Inside the Launch of the New Dungeons & Dragons With Designer Mike Mearls

Inside the Launch of the New Dungeons & Dragons With Designer Mike Mearls

The Escapist goes deep on the realities and secrets behind the launch of the new Dungeons & Dragons.

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Thanks for the interview, Jon; it definitely gave me some things to think about.

1. Part of the thing with setting the PHB in stone, then moving on to other things, is that it leaves one wondering about how things will be divided. In their given example, I'd imagine that they would want to set how invisibility works in stone, then decide, "OK, so this class and that class can have access to the spell, and this creature and that one can use it as well, because we know how the spell works. Meanwhile, we know X and Y need another ability that allows them to stay hidden, but also attack while maintaining that concealment, so we need something else for them."

2.

. So you have things like legendary monsters, which are a special category of creature that is very powerful - their rules show up in the Monster Manual.

I wish you'd pressed him harder on this section about the MM, Jon. They promise a lot about providing the 'iconic monsters', but they always rattle off the same list of 'Beholder, Mind Flayer, Dragon'. What do they mean by that? Will there just be rules for one dragon in the basic set, will they do all the chromatics and save the metallics for the MM? Will the Mind Flayers be presented alongside the Aboleth, Elder Brains, and other 'iconic' abberations, or will they be all alone in the basic set (which leaves them both without part of their society, and sticking out if they are the only ones using psionic powers)?

Similarly, I remember an interesting post they made months back about how 'legendary monsters' would be tied with their lair; I think a black dragon was the example. Will the basic rules cover these situations, as I assume there will be at least one legendary monster incorporated there if they are going with the Tyranny of Dragons theme, or will there be a cut-rate dragon to which I'll have to add the legendary template to once I have the MM?

3.

We have a lot of information to draw from. Its been fourteen years since 3rd Edition came out.

And 7 Years since 4th Edition came out, but I guess we're keeping that locked in the attic. No discussion value here, but given how much effort they put into courting new players with 4th, I'm insulted they prefer to skip over what brought them in and act like nothing has happened in a decade and a half.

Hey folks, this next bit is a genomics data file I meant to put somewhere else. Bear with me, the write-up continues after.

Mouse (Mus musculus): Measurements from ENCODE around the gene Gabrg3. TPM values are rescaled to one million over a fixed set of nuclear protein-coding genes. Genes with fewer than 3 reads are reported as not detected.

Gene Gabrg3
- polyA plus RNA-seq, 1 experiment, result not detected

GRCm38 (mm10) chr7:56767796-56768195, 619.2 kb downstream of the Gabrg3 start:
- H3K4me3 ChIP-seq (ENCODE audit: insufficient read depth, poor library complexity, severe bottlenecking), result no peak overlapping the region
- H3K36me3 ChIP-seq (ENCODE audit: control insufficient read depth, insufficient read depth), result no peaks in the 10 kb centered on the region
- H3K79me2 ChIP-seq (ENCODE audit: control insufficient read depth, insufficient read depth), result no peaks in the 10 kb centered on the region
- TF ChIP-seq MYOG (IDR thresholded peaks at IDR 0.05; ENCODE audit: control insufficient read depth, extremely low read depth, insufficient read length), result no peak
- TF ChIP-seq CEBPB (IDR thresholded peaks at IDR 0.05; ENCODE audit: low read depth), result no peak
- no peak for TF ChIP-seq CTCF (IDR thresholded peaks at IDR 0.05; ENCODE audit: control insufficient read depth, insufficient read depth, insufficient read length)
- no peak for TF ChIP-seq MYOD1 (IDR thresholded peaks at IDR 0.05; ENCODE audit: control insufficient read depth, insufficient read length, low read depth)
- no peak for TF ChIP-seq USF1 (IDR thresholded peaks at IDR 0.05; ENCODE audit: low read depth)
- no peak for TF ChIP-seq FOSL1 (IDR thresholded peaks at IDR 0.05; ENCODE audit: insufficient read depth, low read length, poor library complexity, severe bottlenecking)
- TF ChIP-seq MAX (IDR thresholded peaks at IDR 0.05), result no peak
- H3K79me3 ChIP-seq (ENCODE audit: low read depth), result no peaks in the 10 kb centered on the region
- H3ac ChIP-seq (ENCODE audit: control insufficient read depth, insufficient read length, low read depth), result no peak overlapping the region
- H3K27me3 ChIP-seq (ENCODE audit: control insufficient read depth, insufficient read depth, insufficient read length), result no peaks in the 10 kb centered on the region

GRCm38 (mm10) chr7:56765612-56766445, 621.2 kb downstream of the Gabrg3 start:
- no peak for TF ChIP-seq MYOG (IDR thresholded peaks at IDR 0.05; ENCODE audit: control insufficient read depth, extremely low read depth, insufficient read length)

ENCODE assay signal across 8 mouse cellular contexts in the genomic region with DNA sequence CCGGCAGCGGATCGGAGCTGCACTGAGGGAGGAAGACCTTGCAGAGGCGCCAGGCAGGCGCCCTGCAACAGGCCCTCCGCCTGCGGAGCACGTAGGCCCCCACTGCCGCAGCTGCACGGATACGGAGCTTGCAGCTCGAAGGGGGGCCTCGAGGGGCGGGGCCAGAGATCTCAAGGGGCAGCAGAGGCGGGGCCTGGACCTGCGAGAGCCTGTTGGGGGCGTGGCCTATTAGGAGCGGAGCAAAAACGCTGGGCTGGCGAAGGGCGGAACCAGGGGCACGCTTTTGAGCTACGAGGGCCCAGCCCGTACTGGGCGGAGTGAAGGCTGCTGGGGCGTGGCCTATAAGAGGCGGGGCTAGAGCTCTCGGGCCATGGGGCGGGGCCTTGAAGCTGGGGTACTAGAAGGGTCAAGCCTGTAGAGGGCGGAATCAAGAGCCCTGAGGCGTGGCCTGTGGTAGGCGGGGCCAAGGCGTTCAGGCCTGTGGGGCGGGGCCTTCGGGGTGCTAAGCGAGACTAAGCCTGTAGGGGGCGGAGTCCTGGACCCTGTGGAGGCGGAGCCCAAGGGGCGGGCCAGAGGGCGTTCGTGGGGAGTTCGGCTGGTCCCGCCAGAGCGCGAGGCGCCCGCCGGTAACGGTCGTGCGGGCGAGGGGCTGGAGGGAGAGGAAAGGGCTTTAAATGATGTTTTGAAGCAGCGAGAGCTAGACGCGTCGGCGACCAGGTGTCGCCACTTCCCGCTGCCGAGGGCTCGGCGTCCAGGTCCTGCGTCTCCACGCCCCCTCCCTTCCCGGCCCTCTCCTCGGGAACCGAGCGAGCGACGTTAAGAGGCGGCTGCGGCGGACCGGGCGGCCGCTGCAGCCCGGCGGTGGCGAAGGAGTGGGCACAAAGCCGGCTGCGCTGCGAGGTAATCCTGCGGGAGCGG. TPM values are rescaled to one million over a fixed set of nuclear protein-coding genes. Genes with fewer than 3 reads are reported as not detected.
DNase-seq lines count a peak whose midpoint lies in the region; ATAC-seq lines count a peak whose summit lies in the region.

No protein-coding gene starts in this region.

4.

Mearls: I don't want to go into too much detail because a lot of things are up in the air, but I will say that when 3rd Edition launched in 2000 there was this land rush mentality, and I think it makes sense from a business perspective. If you're a third party publisher you want to make sure you're the first to the market. Well, in their rush, you end up with people designing their adventure without the DMG. I was one of those guys. We want all the resources available, we want all the materials available, we want people to have been playing the game. We also want the audience to be informed.

Then why not make it available? Mearls clearly knows that delaying the DMG won't stop people from writing their own rules and adventures; instead, they'll do it with an incomplete knowledge of the game. WotC is fighting an uphill battle already against RPG players who love to mod things, powered by an internet culture that makes sharing trivial. If they want to reap profits from people and companies, they need something out there NOW; even a basic disclaimer like Apocalypse World has, where it encourages people to hack it for free, but to include the source they are hacking, and instructions to call Lumpley if they want to monetize.

In 6 months to a year, when WotC finishes their 'assessment', there will already be enough mods and adventures being shared and probably sold that no one will give a damn about the regulations (and there will undoubtedly be modules for mass combat and other things in the DMG that people prefer to the official versions, because they had to write them while waiting for WotC's version), and WotC will seem like the bad guys coming in to ruin their fun with their dumb restrictions.

5.

Mearls: We can't say anything there yet. But I will say that whenever there's an example in the DMG we used The Realms, and there's enough information there if people want to get started with a Realms campaign.